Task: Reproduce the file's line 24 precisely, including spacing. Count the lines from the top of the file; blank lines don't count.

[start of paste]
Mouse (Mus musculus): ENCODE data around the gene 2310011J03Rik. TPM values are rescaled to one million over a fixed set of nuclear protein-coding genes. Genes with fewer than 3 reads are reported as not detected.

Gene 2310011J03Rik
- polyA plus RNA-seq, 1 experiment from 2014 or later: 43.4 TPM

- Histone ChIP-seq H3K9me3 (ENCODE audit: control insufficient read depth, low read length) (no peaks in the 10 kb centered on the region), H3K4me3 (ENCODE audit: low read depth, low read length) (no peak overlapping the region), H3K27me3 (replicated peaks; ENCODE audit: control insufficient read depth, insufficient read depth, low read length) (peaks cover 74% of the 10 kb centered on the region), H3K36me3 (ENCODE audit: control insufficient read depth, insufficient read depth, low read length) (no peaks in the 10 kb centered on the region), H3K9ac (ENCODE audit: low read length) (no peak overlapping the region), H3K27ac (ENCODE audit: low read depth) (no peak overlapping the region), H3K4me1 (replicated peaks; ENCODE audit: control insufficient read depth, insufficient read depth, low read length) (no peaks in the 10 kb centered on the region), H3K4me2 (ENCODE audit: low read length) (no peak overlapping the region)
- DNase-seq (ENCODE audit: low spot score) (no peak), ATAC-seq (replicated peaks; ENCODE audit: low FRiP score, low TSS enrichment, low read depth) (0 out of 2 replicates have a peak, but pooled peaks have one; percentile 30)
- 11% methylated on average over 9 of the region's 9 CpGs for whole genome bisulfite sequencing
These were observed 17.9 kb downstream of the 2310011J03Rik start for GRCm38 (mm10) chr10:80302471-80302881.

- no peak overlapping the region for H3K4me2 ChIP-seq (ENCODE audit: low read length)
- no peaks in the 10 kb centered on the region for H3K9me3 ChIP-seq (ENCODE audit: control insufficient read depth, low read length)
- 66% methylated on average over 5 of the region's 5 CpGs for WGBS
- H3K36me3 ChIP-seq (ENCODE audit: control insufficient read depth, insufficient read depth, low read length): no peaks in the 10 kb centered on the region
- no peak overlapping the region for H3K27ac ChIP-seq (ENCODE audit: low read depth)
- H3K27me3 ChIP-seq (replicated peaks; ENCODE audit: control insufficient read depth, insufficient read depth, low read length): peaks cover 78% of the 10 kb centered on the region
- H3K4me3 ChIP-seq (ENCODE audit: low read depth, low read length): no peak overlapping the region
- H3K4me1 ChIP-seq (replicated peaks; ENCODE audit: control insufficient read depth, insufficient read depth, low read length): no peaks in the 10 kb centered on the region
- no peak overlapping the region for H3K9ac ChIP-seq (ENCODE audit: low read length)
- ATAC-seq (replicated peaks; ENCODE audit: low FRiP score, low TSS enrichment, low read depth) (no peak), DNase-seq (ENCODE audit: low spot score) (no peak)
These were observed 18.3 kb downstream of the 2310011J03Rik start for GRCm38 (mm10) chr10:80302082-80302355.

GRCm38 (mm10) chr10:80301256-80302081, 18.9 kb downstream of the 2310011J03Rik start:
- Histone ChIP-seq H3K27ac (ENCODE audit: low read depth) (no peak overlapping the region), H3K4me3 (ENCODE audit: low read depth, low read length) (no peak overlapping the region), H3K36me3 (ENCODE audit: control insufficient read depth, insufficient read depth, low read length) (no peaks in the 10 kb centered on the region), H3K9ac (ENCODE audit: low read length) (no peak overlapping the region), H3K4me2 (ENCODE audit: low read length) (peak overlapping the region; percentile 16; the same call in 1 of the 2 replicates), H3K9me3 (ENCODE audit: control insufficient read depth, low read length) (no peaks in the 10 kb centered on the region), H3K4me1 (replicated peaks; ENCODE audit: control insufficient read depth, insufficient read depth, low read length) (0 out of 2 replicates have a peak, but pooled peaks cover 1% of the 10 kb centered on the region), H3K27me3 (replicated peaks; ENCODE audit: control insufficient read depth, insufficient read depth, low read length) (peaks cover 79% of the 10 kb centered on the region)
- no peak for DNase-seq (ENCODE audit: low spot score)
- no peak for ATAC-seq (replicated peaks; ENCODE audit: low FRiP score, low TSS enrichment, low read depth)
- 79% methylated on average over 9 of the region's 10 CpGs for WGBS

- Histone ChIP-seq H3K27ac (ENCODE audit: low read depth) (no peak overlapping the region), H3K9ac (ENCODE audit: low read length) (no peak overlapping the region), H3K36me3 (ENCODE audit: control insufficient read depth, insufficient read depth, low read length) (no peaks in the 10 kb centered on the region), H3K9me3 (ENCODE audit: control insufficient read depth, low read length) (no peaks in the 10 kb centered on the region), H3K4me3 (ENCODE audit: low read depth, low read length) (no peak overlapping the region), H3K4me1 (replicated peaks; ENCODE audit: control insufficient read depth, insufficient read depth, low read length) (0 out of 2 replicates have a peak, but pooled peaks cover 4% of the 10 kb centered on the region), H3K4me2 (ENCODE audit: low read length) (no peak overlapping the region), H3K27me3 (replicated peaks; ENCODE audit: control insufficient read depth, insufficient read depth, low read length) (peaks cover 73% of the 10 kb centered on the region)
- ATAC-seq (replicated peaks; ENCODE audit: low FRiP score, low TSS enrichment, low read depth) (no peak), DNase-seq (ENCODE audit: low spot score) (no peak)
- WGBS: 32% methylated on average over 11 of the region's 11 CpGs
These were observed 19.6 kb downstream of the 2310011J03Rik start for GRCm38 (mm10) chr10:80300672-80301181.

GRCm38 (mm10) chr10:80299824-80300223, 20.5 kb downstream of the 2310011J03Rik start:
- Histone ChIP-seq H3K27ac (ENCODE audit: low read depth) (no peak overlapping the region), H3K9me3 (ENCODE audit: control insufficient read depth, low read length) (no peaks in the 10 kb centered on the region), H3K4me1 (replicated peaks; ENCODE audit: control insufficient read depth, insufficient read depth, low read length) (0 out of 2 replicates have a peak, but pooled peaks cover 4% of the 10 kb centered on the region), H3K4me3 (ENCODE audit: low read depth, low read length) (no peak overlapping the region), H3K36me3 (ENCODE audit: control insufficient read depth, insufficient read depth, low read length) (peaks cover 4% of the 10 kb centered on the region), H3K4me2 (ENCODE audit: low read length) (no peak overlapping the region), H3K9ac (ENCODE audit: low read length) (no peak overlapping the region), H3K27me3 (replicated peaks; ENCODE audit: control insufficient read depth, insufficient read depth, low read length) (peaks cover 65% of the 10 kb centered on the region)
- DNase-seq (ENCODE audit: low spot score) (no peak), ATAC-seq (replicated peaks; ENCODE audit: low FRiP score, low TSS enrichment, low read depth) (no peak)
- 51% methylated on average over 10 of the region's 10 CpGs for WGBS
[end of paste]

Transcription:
- Histone ChIP-seq H3K27ac (ENCODE audit: low read depth) (no peak overlapping the region), H3K9ac (ENCODE audit: low read length) (no peak overlapping the region), H3K36me3 (ENCODE audit: control insufficient read depth, insufficient read depth, low read length) (no peaks in the 10 kb centered on the region), H3K9me3 (ENCODE audit: control insufficient read depth, low read length) (no peaks in the 10 kb centered on the region), H3K4me3 (ENCODE audit: low read depth, low read length) (no peak overlapping the region), H3K4me1 (replicated peaks; ENCODE audit: control insufficient read depth, insufficient read depth, low read length) (0 out of 2 replicates have a peak, but pooled peaks cover 4% of the 10 kb centered on the region), H3K4me2 (ENCODE audit: low read length) (no peak overlapping the region), H3K27me3 (replicated peaks; ENCODE audit: control insufficient read depth, insufficient read depth, low read length) (peaks cover 73% of the 10 kb centered on the region)